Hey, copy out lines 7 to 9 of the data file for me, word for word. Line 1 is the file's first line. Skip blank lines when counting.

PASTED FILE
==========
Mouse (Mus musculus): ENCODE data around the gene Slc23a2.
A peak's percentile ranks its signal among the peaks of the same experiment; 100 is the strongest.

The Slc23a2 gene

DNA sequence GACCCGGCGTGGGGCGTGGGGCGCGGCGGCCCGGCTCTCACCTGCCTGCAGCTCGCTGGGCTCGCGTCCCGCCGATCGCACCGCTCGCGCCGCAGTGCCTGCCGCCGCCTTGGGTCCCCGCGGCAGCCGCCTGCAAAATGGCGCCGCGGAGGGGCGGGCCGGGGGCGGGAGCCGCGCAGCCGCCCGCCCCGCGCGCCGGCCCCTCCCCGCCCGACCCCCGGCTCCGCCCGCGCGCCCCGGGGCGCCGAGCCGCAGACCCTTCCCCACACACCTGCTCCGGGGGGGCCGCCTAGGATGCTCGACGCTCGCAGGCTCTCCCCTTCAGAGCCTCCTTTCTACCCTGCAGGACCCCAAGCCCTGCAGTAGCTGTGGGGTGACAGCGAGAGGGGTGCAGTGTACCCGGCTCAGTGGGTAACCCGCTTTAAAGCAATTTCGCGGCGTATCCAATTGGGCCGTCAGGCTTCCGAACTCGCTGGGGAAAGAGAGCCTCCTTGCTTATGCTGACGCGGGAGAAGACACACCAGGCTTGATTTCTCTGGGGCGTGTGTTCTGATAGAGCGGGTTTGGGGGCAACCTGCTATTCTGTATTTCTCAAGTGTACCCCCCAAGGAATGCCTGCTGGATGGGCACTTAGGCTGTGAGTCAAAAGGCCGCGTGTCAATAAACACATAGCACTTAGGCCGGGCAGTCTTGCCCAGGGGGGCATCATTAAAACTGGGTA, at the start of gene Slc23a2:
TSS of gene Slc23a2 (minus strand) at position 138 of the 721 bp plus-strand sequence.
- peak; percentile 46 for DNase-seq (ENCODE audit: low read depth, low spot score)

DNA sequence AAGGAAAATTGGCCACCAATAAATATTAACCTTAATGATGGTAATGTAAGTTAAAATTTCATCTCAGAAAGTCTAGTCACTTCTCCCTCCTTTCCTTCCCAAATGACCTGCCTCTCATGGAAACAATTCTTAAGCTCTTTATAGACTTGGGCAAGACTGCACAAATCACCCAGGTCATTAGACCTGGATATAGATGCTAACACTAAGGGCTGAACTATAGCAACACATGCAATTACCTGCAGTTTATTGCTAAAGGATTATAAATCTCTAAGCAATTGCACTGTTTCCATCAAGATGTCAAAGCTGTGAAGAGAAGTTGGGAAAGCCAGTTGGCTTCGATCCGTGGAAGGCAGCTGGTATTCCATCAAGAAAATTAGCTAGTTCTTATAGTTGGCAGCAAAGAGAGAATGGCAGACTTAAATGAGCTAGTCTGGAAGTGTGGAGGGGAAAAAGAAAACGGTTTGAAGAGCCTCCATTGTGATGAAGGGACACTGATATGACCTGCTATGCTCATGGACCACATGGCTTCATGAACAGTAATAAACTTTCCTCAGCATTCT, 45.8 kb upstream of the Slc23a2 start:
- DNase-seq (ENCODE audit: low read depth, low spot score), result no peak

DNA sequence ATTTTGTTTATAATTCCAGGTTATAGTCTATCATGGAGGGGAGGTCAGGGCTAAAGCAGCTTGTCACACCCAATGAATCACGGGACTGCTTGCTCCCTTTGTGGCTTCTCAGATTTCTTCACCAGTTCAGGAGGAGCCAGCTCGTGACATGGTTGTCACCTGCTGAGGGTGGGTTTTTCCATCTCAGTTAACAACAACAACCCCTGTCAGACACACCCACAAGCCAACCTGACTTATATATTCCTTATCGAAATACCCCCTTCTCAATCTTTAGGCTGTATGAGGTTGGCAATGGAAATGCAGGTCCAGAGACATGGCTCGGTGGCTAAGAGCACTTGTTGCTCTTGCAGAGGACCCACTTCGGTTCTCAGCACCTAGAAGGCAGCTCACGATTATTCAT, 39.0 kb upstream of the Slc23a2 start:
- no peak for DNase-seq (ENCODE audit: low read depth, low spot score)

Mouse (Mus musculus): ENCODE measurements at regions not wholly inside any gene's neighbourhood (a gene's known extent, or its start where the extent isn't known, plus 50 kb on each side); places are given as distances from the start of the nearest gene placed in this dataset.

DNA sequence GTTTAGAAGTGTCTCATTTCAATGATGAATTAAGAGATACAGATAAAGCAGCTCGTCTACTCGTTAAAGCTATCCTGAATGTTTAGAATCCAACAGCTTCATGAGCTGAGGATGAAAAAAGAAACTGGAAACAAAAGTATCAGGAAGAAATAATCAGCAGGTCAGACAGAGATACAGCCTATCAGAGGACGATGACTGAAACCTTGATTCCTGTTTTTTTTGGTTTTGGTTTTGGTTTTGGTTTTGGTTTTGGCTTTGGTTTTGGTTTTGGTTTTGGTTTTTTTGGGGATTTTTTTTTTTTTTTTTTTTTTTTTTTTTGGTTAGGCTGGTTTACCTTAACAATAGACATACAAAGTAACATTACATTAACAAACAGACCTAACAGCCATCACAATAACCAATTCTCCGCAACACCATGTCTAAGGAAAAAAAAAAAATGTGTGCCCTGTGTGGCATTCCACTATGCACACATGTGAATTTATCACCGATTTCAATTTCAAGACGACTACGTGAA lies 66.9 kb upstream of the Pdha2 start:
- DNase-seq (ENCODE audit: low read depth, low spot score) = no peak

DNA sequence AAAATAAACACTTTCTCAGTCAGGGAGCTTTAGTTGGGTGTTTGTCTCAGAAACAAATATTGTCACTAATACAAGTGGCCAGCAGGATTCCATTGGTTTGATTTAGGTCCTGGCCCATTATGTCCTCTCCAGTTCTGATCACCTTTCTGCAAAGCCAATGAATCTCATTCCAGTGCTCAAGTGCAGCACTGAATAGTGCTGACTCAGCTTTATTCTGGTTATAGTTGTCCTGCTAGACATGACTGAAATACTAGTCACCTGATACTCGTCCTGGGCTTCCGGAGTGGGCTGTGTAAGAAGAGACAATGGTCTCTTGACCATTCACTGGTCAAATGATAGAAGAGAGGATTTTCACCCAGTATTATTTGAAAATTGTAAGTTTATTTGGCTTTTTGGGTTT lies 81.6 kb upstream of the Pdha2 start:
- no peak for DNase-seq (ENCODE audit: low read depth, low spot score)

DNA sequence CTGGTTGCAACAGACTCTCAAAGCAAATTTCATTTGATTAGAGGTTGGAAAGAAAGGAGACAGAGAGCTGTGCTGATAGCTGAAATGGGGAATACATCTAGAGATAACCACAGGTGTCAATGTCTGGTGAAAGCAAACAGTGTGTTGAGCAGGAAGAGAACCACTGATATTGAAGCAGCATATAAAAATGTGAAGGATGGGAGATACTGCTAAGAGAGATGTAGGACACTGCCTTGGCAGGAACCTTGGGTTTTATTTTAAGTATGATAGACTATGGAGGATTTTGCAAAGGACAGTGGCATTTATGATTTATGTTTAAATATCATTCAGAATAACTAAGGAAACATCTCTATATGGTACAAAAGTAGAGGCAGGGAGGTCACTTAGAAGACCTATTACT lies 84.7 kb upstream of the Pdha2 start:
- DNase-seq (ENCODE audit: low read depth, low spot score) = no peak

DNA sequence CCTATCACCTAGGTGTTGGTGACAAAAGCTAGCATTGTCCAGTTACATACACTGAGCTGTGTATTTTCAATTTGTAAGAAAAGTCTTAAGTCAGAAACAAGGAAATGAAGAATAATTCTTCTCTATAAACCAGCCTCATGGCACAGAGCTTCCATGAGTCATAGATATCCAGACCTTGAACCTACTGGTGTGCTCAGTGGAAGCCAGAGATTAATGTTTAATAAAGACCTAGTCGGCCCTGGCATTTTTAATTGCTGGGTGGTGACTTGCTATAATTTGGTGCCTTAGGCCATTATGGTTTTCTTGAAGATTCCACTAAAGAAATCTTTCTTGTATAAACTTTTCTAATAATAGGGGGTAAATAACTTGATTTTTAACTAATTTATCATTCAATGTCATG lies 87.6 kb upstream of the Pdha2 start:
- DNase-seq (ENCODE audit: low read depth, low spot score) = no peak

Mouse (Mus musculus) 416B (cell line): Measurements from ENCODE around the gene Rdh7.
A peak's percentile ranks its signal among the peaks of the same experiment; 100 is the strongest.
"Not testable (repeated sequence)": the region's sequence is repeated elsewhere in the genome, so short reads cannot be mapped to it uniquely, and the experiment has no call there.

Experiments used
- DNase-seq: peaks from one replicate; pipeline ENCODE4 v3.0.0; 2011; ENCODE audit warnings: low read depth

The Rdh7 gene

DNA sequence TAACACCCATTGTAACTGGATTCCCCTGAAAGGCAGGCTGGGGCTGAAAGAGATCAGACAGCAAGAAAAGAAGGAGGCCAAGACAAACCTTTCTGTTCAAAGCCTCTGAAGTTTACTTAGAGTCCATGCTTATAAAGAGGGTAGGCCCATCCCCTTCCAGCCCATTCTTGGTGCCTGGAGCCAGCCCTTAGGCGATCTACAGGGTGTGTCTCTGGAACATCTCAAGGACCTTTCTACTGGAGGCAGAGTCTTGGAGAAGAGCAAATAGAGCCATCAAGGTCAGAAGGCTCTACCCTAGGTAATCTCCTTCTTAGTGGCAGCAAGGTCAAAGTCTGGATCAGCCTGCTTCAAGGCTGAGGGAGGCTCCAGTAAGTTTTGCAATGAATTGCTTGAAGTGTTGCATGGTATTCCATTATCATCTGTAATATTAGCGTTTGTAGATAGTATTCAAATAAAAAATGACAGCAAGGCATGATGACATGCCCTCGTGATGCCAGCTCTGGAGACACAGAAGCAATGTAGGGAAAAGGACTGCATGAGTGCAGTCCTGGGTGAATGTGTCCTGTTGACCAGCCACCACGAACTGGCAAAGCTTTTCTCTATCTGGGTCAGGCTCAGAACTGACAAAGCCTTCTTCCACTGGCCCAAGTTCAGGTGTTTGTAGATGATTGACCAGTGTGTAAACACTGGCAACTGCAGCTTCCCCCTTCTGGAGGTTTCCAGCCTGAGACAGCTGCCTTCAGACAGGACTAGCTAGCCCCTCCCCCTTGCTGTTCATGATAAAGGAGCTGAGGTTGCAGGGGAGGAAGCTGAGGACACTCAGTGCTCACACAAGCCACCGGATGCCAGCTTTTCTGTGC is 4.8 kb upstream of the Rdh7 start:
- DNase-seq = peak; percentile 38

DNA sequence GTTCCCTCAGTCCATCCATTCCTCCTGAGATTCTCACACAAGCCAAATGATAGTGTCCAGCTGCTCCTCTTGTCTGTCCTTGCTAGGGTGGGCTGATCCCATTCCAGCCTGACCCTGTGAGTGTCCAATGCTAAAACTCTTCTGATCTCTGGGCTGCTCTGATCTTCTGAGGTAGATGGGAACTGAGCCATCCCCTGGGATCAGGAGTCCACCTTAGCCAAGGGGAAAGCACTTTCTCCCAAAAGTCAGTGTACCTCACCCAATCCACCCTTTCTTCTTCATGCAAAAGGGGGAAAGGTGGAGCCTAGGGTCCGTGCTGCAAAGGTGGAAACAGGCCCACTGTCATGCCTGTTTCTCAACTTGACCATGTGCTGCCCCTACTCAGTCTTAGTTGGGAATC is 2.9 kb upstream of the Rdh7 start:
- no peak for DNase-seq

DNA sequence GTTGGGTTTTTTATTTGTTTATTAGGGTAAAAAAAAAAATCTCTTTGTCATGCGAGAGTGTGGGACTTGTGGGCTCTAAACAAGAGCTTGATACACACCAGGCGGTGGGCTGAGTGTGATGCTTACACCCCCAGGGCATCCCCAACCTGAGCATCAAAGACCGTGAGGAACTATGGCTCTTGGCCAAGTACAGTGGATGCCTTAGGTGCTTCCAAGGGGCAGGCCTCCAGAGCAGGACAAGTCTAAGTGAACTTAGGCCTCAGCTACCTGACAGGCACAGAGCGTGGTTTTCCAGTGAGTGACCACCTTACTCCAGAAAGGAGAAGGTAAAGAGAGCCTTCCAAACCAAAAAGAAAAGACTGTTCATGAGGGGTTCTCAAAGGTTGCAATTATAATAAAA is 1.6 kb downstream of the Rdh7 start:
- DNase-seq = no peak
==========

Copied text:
DNA sequence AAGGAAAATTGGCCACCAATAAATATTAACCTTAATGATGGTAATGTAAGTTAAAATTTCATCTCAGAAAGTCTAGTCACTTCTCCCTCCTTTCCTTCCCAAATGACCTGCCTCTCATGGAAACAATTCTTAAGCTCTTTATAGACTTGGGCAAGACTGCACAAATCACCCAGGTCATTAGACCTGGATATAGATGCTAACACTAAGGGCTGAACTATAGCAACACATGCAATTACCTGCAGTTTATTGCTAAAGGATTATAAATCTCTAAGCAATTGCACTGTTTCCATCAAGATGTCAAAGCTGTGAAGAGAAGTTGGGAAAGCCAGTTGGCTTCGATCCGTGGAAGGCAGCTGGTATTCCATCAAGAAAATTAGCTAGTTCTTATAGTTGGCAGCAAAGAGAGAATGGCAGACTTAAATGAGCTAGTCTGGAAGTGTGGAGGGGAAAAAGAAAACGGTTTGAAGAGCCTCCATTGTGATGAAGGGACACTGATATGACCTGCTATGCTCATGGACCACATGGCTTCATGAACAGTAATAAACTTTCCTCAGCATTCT, 45.8 kb upstream of the Slc23a2 start:
- DNase-seq (ENCODE audit: low read depth, low spot score), result no peak

DNA sequence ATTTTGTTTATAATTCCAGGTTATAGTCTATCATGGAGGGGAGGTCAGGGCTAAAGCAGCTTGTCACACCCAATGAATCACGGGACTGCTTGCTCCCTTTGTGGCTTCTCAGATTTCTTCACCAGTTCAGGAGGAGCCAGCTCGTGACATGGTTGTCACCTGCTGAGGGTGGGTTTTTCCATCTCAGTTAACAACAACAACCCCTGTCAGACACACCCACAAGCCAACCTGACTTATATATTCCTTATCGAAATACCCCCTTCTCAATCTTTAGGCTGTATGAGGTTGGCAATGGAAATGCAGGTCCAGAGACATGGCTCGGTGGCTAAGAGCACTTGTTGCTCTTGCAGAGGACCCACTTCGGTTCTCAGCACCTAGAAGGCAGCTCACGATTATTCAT, 39.0 kb upstream of the Slc23a2 start: